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Naram-Sin

Background

Naram-Sin was the son of Manishtusu the grandson of Sargon the Great who ruled over the Akkadian Empire and would bring the civilization to its greatest heights. He was also the nephew to king Rimush and his aunt was the High Priestess En-hedu-ana so he had many political connections and was able to rule with great stability in the empire. At this time the Akkadian Empire ruled from the Mediterranean Sea all through Sumer and Elam with the capital at the city of Akkad. Naram-Sin was the first Mesopotamian king to claim his rule as divine right and used the same title as Lugal-Anne-Mundu as "King of the Four Quarters". This is an important precedent, one that would be passed down through the succeeding Assyrian and Babylonian cultures as well.

Naram-Sin established a massive trading network that extended as far away as the Harappan civilization based around the Indus River Valley in India, and he conquered nearly all of Mesopotamia and the Surrounding areas. He defeated the tribes of the Taurus Mountains and Satuni who was the chief of Lullubi that lived in the Zagros Mountains. This event was famously documented in the Naram-Sin Victory Stele. He also controlled a significant amount of territory around the Persian Gulf after defeating the king of Magan. While not typically famous in history, the Akkadian Empire under his reign was truly impressive considering this was over four thousand years ago.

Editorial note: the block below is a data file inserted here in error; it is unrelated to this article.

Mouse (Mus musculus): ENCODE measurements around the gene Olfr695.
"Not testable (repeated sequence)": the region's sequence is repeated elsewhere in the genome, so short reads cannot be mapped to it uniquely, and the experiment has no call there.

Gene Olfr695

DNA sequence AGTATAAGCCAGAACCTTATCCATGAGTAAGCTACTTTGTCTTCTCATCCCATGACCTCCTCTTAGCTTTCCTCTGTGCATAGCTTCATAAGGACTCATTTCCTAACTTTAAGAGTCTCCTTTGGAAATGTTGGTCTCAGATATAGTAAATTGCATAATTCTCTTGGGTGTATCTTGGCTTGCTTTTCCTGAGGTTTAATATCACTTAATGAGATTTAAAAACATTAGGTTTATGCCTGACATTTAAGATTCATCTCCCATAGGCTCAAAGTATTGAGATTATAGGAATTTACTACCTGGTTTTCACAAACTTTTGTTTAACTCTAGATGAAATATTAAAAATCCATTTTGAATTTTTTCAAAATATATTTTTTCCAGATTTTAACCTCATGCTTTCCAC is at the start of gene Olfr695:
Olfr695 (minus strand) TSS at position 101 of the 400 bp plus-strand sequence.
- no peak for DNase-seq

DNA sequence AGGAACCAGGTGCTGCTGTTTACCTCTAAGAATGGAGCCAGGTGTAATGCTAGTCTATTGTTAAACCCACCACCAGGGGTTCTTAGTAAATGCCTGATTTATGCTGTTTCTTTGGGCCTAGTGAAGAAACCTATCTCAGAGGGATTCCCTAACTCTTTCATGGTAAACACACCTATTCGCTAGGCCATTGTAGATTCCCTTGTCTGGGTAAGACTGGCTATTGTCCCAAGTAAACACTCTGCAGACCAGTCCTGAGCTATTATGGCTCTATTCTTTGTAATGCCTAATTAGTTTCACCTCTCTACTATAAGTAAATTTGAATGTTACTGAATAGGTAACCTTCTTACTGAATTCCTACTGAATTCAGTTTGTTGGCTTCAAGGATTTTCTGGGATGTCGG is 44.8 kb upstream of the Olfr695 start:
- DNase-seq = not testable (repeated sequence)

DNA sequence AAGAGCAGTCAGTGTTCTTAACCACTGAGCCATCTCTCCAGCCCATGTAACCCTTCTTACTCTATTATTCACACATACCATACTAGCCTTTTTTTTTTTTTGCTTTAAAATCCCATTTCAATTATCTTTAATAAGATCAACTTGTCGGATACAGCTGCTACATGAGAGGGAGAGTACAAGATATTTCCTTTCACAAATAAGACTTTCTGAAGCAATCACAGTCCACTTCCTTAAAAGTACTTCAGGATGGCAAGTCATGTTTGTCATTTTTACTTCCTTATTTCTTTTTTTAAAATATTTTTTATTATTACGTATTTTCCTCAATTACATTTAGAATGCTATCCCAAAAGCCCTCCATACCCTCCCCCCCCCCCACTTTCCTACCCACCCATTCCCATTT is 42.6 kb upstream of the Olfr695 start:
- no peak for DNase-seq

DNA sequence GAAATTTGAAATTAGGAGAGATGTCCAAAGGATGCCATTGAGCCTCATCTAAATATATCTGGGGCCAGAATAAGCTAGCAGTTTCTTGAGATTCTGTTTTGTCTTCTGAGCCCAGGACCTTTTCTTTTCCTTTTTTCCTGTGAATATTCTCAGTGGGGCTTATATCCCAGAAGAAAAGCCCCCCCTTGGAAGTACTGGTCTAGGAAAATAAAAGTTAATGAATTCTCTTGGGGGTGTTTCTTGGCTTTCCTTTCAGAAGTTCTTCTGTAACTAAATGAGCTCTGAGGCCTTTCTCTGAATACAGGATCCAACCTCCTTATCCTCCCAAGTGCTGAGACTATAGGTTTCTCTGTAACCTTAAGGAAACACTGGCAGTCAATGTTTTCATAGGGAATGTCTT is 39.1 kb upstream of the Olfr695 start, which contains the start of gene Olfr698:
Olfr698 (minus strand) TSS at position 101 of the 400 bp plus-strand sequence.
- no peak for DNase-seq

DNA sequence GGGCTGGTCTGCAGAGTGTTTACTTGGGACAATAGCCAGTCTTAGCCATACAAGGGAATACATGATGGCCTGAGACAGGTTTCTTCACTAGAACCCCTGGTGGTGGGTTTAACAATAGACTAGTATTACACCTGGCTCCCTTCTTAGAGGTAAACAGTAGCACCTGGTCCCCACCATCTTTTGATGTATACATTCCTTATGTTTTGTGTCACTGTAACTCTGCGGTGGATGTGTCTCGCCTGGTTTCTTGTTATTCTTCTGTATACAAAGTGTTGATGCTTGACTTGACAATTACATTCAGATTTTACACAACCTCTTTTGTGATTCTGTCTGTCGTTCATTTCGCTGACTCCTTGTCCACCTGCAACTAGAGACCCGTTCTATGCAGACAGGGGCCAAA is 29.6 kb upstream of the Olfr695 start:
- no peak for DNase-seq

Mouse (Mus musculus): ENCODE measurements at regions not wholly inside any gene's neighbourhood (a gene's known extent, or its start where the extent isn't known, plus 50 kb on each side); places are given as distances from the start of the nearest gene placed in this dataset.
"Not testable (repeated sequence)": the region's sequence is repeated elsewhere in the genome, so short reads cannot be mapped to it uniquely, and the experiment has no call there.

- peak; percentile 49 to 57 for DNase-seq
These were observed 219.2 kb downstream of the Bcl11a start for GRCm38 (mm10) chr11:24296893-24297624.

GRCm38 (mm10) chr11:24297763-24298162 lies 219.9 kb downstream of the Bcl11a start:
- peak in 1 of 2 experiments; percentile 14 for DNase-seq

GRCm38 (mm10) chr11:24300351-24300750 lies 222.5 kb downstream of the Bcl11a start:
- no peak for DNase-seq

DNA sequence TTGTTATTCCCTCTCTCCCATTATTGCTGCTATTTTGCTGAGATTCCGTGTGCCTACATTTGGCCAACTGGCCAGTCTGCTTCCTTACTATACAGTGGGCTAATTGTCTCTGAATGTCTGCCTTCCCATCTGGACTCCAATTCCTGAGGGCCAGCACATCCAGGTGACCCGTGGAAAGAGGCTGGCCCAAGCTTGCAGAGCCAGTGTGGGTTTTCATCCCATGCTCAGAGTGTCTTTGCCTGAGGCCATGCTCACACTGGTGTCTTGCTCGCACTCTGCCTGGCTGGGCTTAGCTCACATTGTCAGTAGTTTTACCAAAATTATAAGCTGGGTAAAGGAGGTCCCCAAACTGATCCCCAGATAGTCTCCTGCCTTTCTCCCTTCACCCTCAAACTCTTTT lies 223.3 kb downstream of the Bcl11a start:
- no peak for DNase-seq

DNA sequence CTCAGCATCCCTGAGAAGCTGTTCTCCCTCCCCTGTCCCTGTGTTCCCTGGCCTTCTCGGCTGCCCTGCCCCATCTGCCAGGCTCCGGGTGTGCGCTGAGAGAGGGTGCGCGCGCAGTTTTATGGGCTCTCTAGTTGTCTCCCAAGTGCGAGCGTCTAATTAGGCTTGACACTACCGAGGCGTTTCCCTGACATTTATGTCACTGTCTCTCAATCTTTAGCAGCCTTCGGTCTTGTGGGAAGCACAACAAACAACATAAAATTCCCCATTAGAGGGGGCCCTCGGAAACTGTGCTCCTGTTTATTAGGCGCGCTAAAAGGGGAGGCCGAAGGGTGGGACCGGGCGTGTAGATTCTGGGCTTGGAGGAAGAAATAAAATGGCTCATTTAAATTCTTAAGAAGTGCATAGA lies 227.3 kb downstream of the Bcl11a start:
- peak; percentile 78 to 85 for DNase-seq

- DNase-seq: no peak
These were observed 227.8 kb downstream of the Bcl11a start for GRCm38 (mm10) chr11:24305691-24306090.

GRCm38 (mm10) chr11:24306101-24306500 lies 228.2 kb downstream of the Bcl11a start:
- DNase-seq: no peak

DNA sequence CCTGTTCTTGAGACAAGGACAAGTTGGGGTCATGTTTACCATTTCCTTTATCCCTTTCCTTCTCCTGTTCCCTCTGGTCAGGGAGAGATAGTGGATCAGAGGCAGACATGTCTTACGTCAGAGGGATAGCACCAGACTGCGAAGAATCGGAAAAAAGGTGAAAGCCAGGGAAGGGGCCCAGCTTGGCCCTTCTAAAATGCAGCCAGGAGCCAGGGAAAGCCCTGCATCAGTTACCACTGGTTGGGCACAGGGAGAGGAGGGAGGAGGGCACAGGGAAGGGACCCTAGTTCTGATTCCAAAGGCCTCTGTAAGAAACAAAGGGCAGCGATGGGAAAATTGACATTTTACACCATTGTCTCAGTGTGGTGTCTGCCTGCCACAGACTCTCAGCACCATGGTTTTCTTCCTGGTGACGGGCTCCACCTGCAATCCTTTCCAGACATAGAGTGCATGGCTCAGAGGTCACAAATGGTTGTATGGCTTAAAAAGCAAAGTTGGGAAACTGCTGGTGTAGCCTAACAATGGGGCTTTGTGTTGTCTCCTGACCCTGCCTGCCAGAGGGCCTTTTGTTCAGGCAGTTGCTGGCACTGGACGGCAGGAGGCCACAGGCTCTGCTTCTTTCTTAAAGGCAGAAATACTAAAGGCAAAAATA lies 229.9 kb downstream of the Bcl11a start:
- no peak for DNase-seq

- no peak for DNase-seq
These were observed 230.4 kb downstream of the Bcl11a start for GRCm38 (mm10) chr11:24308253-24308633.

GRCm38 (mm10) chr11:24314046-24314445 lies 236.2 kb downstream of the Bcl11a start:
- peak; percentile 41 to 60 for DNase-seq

Naram-Sin - Naram-Sin Victory Stele

Naram-Sin Victory Stele

According to the Sumerian King List he reigned for 56 years and describes how during his reign he conquered cities such as Uruk and Subartu. It also describes how he built temples and other public works projects at the cities of Akkad, Nippur and Zabala. He also began construction on the cities of Nagar and Nineveh and brought about a great golden age of the Akkadian Empire.